San Diego Water Table Dropped by Twenty Meters at the End of Last Ice Age

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Researchers at Scripps Institution of Oceanography at UC San Diego have found that the water table in a San Diego aquifer system dropped by nearly 20 meters at the end of the last ice age. 

Groundwater refers to water below the Earth’s surface, and the water table defines the top level of groundwater; below the water table, the soil is saturated with water. Wells and other water management systems tap into groundwater. Today, approximately five percent of San Diego County’s drinking water is supplied from local groundwater, much of which originally fell as rain and percolated into groundwater during the last ice age.

The findings from this NSF-funded study are consistent with other evidence that the San Diego area was once a place of many lakes and lush forests. Additionally, the newly-developed tools used in this study allow researchers and resource managers to understand regional groundwater levels before the advent of modern instrumental records and sets the stage for potential future work to quantify how human activities (i.e. pumping of groundwater) have lowered regional water tables.

Alan Seltzer, who led the research while a PhD student at Scripps Oceanography and is now a postdoctoral scholar at Woods Hole Oceanographic Institution, developed a new method to precisely measure tiny changes in the stable isotopes of noble gases dissolved in groundwater. Noble gases – which lie in the far right column of the periodic table of elements and include elements such as helium and xenon – are inert, meaning they do not undergo chemical reactions, and their concentrations in the atmosphere remain the same over 10,000-year timescales. Stable isotopes are forms of the same element that have different atomic masses and do not radioactively decay. Since they are unaffected by chemistry, biology, and radioactivity, stable isotopes of noble gases are prime subjects for studying physical processes that happen over long periods of time.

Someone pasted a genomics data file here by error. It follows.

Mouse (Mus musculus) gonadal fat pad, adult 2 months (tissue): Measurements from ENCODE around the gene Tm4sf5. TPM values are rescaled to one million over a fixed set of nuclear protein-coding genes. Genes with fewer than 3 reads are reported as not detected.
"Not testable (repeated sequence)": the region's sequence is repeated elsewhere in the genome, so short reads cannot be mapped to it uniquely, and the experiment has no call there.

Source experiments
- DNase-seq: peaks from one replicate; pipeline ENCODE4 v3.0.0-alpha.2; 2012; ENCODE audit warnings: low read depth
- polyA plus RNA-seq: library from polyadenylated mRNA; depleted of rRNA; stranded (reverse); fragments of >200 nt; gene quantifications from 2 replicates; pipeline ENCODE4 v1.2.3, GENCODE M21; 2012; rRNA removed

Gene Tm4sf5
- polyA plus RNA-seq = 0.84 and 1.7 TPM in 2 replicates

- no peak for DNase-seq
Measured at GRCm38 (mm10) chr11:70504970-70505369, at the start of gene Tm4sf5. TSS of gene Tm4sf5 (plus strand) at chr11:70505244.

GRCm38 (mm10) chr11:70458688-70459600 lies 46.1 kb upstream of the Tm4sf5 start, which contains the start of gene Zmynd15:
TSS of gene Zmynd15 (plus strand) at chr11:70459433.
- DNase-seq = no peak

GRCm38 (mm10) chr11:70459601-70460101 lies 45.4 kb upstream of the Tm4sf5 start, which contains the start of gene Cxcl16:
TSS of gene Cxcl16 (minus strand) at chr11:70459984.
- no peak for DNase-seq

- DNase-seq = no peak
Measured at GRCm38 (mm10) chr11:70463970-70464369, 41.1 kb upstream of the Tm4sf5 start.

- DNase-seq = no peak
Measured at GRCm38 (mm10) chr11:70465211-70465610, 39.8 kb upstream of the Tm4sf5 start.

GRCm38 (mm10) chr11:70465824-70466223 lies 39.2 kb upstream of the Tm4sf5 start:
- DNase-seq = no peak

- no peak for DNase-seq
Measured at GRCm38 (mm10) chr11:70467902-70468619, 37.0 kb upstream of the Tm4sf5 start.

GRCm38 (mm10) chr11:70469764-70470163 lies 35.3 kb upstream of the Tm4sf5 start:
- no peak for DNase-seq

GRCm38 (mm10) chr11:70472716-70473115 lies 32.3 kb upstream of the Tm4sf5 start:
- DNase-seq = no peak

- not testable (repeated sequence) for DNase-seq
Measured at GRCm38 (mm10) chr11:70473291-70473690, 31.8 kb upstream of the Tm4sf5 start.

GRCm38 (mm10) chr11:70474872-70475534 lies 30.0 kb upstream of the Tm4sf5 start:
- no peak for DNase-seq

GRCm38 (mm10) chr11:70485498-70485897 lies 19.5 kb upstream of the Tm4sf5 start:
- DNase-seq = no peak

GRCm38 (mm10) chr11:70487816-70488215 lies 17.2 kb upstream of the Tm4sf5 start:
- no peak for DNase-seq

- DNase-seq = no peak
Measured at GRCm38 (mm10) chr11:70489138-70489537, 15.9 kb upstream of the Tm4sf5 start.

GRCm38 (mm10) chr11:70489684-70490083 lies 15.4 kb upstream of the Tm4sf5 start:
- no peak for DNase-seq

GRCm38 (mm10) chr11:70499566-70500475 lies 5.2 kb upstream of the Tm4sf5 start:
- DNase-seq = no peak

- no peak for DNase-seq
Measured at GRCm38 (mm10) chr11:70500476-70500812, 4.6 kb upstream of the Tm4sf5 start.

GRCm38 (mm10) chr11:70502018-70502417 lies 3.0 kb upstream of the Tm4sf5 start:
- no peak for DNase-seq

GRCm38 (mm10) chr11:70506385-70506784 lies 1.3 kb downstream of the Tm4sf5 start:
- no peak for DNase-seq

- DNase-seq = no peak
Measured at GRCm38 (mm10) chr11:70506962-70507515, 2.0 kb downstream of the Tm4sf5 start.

The findings from this study were published Dec.16 in the journal Nature Communications. In the study, Scripps researchers, along with colleagues from the United States Geological Survey and Columbia University, measured the composition of noble gases dissolved in old groundwater, much of which had not been in contact with air since the last ice age – over 20,000 years ago. The new technique makes use of processes originally set by gravity in ancient soil air to determine past water table levels. The ultimate goal of this technique is to better quantify and understand past changes in water availability linked to major climatic shifts.

“Prior research has shown that San Diego was once a place of large lakes and lush vegetation, so it is not surprising that water tables were higher in the past. But this is the first finding that quantifies the extra water availability in the last glacial period,” said senior scientist and Scripps paleoclimatologist Jeffrey Severinghaus. “This finding paves the way for quantitative tests of climate models that are employed to predict our future climate, and how California water resources will change in response to fossil-fuel burning.”